Is the Galaxy S22 Ultra Worth the Upgrade?

Written by Nuel

Here’s how the Galaxy S22 Ultra measures up against the Galaxy S21 Ultra, Galaxy Note 20 Ultra, and other older Samsung phones.

Samsung Galaxy S22 Ultra

Samsung’s Galaxy S22 Ultra comes with a giant screen, a four-lens camera with a top-notch zoom lens, and an S Pen stylus that you can stow inside the phone. But at $1,200, it’s also one of the most expensive phones Samsung sells.

That’s why it’s important to think carefully about whether it’s time to upgrade to the Galaxy S22 Ultra. In many cases, the most important factors to consider will be camera quality and the S Pen. If you have a relatively recent phone like the Galaxy S21 Ultra or Note 20 Ultra, you don’t need to upgrade just yet. The S22 Ultra is more of an iterative update to those devices, and you’ll get more for your money by holding onto your device for a longer period.

You’re substantially more liable to see the Galaxy S22 Ultra’s new elements while coming from a telephone that is no less than 3 years of age. All things considered, it’s additionally important that the more seasoned your telephone is, the more outlandish it is to keep getting the most recent programming refreshes. Samsung is ensuring four ages of Android working framework reports on telephones in its groups of Galaxy S22, S21, and Z gadgets, as well as specific Galaxy A telephones. It was recently dedicated to three years of updates, meaning a few more established telephones like the Galaxy S10 and Note 10 may be near the finish of their product update cycle. You’ll likewise need to think about a portion of the highlights present on more seasoned telephones that Samsung has disposed of on more up-to-date models. Samsung’s new telephones don’t have the expandable capacity, for instance, however, the Galaxy Note 20 Ultra, S20 Ultra, and Note 10 Plus do. Samsung likewise got rid of MST support for Samsung Pay, the innovation that empowers the installment administration to work with more established terminals that don’t uphold NFC, beginning with the Galaxy S21 line in the US. (MST is as yet accessible in specific other worldwide business sectors.)Peruse on to dive more deeply into how the Galaxy S22 Ultra contrasts and Samsung’s more established top-of-the-line telephones.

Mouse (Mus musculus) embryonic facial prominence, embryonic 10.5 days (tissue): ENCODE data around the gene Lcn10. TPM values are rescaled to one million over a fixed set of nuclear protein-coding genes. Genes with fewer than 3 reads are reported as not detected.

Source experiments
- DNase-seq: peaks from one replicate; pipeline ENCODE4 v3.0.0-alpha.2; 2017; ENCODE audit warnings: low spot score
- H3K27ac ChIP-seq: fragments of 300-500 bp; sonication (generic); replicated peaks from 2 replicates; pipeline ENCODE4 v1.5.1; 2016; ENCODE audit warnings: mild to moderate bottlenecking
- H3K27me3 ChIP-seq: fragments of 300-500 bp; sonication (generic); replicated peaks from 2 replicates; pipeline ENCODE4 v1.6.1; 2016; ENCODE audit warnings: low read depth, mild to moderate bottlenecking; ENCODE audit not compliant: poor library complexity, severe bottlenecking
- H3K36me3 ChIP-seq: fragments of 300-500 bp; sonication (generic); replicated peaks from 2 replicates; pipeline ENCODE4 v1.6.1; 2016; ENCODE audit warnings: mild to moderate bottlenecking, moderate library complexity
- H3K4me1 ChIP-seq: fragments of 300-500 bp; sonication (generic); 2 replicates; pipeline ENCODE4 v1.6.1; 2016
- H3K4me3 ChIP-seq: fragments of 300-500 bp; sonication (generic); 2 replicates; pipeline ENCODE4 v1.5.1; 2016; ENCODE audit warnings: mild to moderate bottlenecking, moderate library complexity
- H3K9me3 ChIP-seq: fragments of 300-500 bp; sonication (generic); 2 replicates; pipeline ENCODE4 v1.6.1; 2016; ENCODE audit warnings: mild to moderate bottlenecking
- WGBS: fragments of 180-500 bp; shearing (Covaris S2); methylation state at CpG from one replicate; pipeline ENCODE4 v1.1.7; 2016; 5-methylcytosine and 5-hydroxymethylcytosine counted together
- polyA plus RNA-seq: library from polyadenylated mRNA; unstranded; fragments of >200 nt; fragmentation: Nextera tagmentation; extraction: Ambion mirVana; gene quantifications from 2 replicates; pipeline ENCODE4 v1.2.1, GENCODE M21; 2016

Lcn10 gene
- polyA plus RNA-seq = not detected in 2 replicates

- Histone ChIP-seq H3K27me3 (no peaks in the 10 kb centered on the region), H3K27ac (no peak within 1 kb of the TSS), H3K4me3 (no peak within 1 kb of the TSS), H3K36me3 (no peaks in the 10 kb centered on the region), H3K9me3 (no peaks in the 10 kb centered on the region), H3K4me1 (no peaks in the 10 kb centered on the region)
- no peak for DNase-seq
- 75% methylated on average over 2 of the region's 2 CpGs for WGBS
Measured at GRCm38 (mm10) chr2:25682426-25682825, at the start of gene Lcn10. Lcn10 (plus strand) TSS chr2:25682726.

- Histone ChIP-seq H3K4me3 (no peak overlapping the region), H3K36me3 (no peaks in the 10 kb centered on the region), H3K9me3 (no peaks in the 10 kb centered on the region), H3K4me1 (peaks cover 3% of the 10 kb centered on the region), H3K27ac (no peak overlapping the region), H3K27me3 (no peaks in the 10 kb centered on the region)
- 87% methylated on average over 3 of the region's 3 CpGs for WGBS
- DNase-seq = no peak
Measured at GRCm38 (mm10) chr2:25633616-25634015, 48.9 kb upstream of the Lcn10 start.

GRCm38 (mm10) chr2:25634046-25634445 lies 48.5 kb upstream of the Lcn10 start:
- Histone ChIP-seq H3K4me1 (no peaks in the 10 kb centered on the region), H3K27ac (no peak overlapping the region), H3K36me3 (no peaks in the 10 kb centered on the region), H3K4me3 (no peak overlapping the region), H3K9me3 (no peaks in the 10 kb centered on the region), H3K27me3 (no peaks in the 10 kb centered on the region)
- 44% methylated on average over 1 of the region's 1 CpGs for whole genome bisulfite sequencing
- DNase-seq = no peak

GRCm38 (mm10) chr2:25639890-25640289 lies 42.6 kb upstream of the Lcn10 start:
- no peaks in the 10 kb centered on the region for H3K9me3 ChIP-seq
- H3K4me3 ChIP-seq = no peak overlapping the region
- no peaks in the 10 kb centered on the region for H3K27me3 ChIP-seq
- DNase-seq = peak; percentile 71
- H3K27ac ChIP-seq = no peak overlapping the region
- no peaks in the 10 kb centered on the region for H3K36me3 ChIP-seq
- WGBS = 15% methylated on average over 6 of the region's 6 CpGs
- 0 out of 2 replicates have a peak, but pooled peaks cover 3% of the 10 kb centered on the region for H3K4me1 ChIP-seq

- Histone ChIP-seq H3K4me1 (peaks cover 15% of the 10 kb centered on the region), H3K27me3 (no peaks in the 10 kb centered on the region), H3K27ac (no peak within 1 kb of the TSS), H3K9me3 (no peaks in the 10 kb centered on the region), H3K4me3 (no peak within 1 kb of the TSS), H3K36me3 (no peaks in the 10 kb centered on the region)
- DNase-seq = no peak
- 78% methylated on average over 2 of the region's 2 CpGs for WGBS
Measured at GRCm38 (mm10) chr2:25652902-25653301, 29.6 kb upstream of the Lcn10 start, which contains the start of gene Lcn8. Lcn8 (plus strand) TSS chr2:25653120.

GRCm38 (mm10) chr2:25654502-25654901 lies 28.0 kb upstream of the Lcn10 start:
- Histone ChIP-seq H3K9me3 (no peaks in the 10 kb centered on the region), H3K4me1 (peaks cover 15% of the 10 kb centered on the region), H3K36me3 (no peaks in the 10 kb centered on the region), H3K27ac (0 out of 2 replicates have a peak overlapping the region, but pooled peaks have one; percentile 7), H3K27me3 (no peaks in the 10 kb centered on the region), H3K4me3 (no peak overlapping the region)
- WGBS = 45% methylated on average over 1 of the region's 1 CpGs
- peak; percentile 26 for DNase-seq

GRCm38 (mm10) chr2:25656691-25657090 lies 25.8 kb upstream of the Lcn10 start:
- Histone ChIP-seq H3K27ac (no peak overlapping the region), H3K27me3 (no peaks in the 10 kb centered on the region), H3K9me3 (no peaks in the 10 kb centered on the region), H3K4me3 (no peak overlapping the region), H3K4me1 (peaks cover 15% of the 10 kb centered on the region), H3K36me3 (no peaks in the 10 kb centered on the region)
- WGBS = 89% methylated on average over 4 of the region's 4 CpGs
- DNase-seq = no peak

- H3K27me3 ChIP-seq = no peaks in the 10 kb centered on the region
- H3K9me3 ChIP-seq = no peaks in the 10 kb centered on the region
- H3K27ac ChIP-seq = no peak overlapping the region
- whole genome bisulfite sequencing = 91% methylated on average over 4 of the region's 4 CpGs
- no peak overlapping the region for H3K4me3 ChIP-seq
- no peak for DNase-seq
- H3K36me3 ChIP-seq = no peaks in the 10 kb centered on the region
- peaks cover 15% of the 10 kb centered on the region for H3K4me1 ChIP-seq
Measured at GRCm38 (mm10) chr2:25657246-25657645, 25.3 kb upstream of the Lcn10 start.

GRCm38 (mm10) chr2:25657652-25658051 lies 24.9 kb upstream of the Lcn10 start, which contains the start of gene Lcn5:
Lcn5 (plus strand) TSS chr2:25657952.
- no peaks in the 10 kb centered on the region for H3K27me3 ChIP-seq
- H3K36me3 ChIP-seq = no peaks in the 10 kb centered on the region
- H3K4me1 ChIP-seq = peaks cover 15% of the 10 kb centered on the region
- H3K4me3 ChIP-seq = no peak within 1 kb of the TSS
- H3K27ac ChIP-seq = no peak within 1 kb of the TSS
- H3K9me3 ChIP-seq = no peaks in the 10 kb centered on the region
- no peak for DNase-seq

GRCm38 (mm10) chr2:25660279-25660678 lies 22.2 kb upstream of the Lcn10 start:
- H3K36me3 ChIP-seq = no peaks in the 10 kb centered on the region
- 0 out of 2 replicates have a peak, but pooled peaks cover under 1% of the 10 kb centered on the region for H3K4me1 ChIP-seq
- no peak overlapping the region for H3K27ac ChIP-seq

Samsung Galaxy S21

Galaxy S22 Ultra vs. Galaxy S21 Ultra

If you have a Galaxy S21 Ultra, there’s no need to upgrade yet. The Galaxy S22 Ultra is an iterative update to its predecessor. It comes with a newer processor (Qualcomm Snapdragon 8 Gen 1 or Samsung’s latest Exynos chip depending on the market), a camera that can perform better in low light, and an S Pen that you can store inside the device.

But those reasons alone aren’t enough to spend on a new device, especially since you can purchase an S Pen for the Galaxy S21 Ultra separately. The Galaxy S22 Ultra’s improved low-light photography is useful, but its camera system is otherwise very similar to the Galaxy S21 Ultra’s. Both devices have a 108-megapixel main sensor, a 12-megapixel ultrawide camera, and two 10-megapixel telephoto lenses that provide a 10x optical zoom. Their screens are equal in size and both support refresh rates of up to 120Hz for smoother scrolling.

That’s a detailed way to say the overall experience is essentially the same on the S21 Ultra and S22 Ultra, with some iterative upgrades to the camera and included S Pen.

Galaxy S22 Ultra vs. Galaxy Note 20 Ultra

The Galaxy Note 20 Ultra is less than 2 years old, which means it should have plenty of mileage left in it. There isn’t much to be gained from the S22 Ultra other than its camera improvements, which are appreciated but likely aren’t enough to justify upgrading for most people.